In my senior year in high school I knew I wanted to go to college but was not ready to leave home. My toughlove, zero-tolerance-for-bullshit dad made it clear that he was not going to put up with me sitting around his house for free while I, in his words, “contemplate the world.” So it was mutually decided I would live at home and enroll at a local junior college. It was a perfect fit: I could keep my part time job, rack up some academic credits, and satisfy mom and especially dad that I had goals and was making real progress towards achieving them. I did not make the connection at the time, but their parental pressure eventually came to its intended conclusion: A little less than two years later, I abruptly announced that I was going to transfer to a four year university and finish my degree. To prove I was serious, I set everything up at my new school before revealing my plans. Mom and dad were somewhat blindsided by my declaration, but very pleased.

Chicago from North Avenue Beach  ©2014 twentyfirstsummer.com
Chicago from North Avenue Beach ©2014 twentyfirstsummer.com

Since I’m not the type of guy who goes looking for new experiences on his own, I’m grateful to be surrounded by people willing to push me into them. In all of these situations, I came out better for it. I would not have suggested going to the lakefront with all the crowds and hassles and my general aversion to big cities. But wow, am I ever glad my friend did not give in to my reluctance. The entire weekend was a total blast! And either by coincidence or deliberate parental wisdom, my mom and dad did not allow me to stagnate in my own equivocation about what to do with my young self. They knew I was capable of succeeding so they helped me find a path forward and pushed.

I ultimately graduated from college, got over the hump of entering the workforce, and went about my productive if not unremarkable life. Today, there are no looming big decisions before me that need to be made, or avoided. I am well aware that there are few constants in this world and sooner or later I will probably be faced with a grand opportunity more consequential than spending a fun weekend in Chicago. When that moment comes, I hope I can motivate myself to act, and if I can’t act on my own, I hope someone who cares is nearby to give me a kick over the line.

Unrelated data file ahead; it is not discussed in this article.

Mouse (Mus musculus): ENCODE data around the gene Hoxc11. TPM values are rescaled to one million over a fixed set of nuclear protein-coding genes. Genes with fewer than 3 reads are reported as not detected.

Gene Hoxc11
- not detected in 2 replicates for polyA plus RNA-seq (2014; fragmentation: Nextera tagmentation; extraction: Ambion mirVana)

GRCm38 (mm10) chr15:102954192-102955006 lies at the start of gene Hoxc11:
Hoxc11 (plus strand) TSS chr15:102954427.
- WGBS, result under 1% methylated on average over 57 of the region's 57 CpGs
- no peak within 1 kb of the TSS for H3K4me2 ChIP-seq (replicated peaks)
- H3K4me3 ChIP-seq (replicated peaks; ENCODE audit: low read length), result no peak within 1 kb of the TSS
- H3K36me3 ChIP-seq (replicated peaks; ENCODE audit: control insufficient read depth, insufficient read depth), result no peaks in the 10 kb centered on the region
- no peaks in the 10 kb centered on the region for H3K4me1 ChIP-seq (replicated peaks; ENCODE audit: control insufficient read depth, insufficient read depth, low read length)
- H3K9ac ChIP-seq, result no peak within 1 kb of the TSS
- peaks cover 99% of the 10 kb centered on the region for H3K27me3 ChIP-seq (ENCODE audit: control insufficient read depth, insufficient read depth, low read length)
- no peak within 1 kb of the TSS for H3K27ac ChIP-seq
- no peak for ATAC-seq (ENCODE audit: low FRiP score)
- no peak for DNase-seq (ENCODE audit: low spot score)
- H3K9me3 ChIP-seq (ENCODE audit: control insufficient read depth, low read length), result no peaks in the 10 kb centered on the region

The Elvis of Airplanes.

By: Chris Warren

In the year 1954 Eisenhower was President and some wannabe named Elvis Presley was a barely-discovered singer on the Memphis music scene. Nestled in the frenzy of Cold War buildup, the Pentagon took delivery of their first Lockheed C-130 Hercules transport aircraft. Both the singer and the airplane had something else in common: As with anything new and unproven, no one at the time knew or necessarily cared what their respective legacies would be.800px-Lockheed_C-130_Hercules

What we know now that we did not know then, and why the average citizen who typically has no interest in military aircraft should care, is that the Hercules would become an aviation legend and one of the few success stories of government spending. It will take off or land on short, crappy, unpaved runways and haul about 40,000 pounds of whatever will fit inside at 330 miles per hour for 2000 miles. It is the only aircraft operated by all five branches of the military. It has been used both to kill people and rescue them from death. The internationally-acclaimed U.S. Navy Blue Angels use one as a support aircraft (“Fat Albert”).  There is no shortage of customers for the Hercules. Recently, the Filipino air force added itself to the list of foreign countries that covet the C-130 and collectively buy hundreds of them. In different variations, it is a flying gas pump, freight train, hospital, fire truck, police car, weather station, secret spy den, gun platform, and troop hauler. It can unload cargo without even landing. There isn’t anything it has been asked to do and failed. The Lockheed-Martin C-130 Hercules has no peers.